Why Soccer Players Flop So Much


– You know, we’ve seen it
certainly in this World Cup where players have exaggerated,
perhaps, some fouls. (somber violin music) This goes back to the speed of play. The naked eye could only see this so fast, and these players are
moving at tremendous speed, and pace, and have a lot
of physical strength. And so, what may seem
like an exaggeration, in some cases, is simply
speed and physicality. It doesn’t take much to throw
a player off of their balance, or get them slightly off on
their touch, or what have you. It doesn’t take very much. So, part of it is judging,
“Okay, was there contact?” And if there was, how much
force of contact was there, and did the outcome warrant a foul? Flopping is a convenient way to identify what people think players are doing, and in some cases, certainly
players are exaggerating. And so, referees, it’s
very difficult for us to be the judge to say, “How
much contact does it take “to throw a world class player “off of their particular game?” And, the reality is, sometimes
it doesn’t take very much. If you look at the number
of touches per game, the Ronaldos, the Messis,
the Neymars, you name it, and those top players get
more touches on the ball, and so they see more fouls, just by the nature of the game, right? They’re participating in the game. There are some teams that
have a strategy that is let’s go out and be more
physical than the other team, and so, obviously, if
one of those players, Neymar included, happens
to be near the ball, they’re gonna be the
recipient of a higher number of foul counts. I think there has been
a lot of focus on him and his abilities with the ball, and so I do think teams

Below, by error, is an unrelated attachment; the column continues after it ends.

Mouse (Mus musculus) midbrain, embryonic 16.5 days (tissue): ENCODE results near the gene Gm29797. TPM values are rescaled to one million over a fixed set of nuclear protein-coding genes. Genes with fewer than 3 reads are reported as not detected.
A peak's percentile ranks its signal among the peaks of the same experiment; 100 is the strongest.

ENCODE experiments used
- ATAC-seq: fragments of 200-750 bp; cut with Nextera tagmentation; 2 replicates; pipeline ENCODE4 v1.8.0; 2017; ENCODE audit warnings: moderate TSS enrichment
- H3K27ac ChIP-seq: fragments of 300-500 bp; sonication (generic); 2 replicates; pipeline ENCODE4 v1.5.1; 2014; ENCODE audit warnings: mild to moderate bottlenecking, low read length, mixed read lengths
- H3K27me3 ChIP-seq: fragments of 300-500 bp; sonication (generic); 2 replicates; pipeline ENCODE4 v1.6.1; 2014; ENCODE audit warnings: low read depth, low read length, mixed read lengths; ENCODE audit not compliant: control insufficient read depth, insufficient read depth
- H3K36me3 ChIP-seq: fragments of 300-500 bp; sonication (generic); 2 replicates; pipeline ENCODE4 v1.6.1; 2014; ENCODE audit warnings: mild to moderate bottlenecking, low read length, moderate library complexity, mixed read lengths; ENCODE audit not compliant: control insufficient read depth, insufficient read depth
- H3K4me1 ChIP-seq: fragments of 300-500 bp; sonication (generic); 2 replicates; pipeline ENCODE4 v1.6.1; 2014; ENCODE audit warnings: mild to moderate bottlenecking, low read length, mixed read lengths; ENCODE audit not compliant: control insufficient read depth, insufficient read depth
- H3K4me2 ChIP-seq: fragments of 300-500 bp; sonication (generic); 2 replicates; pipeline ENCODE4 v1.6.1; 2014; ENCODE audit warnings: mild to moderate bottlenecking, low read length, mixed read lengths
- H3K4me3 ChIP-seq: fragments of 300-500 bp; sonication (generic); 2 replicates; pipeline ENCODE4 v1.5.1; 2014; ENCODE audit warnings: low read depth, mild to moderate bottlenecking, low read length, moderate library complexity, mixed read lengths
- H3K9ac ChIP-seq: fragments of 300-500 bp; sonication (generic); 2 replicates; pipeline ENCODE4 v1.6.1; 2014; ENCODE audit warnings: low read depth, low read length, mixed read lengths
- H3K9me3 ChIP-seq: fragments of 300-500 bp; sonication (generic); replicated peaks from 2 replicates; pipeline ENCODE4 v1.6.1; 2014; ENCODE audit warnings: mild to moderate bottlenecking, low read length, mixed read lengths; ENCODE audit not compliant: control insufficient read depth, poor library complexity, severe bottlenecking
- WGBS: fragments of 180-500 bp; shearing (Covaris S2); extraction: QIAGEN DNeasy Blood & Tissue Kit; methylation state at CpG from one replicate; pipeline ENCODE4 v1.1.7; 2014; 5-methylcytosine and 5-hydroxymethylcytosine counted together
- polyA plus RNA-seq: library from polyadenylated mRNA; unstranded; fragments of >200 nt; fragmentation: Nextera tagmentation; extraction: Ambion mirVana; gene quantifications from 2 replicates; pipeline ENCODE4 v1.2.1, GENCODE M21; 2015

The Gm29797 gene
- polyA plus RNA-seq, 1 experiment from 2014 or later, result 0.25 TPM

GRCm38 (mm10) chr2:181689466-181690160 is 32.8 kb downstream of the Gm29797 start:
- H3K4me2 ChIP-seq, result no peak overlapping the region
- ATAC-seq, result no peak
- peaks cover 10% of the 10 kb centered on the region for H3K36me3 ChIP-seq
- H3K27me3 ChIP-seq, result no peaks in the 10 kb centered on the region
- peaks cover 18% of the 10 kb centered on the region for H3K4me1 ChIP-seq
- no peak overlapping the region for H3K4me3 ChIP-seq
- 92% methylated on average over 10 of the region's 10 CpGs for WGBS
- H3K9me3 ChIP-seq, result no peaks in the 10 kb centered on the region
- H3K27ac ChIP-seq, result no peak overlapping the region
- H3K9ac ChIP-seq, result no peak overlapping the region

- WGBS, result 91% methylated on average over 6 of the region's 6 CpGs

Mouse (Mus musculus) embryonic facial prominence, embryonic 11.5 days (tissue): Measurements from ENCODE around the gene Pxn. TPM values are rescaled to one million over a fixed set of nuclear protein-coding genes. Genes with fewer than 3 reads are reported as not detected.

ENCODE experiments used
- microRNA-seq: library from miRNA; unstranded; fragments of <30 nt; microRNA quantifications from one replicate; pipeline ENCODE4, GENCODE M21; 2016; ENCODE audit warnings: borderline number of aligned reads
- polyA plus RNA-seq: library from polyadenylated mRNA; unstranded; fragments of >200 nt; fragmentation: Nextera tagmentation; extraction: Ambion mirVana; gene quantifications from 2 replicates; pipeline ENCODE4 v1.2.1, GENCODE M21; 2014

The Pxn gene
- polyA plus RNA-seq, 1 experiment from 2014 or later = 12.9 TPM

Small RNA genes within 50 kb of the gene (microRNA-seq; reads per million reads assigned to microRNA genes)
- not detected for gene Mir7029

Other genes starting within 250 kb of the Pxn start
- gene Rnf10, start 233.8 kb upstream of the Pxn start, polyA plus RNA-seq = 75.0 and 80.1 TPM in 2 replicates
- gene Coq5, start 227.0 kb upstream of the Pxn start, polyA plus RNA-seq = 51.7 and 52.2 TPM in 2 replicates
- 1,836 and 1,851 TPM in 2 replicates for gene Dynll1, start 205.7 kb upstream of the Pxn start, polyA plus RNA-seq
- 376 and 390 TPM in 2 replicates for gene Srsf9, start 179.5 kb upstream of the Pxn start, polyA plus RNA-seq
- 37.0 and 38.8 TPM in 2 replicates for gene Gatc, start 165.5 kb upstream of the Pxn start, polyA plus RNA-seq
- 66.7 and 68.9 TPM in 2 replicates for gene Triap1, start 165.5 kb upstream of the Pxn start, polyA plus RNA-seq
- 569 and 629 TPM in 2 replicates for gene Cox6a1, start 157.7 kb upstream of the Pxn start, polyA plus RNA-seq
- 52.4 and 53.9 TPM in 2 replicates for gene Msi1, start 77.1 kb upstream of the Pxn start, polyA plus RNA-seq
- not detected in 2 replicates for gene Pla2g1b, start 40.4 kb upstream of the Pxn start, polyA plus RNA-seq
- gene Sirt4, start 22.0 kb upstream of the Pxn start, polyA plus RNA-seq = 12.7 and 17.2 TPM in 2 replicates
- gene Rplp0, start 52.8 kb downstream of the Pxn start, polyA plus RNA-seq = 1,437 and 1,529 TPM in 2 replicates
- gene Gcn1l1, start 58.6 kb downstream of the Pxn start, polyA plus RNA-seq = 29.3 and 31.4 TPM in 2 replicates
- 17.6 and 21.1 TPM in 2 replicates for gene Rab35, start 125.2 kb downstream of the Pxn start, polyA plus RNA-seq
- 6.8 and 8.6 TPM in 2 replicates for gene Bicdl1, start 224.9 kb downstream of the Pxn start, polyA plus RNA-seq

are looking at ways to neutralize that, and part
of that may be simple fouls, or even legitimate body
contact that’s allowed by the laws of the game. And that takes its toll over time. Certainly, when you slow things down, tends to look a lot worse than
it may really be in reality, but I do think that there
are players that are trying to develop that as part of their craft, like it’s competitive as it
is just player to player, and now they’re looking
for a competitive edge. And, in some case, I
think that they understand that their teams may be better
with free kick situations than normal run of the play, and so they are looking for opportunities to take free kicks. How
do ya get a free kick? You get a foul called against you. I think from a referee
community standpoint, there will be some focus
after the World Cup, more than likely on how
do we help ourselves, as referees, either identify
situations that are needing to be punished by a foul, or identifying the
situations in which players are taking advantage of
the laws of the game.

Antonio Breitenberg

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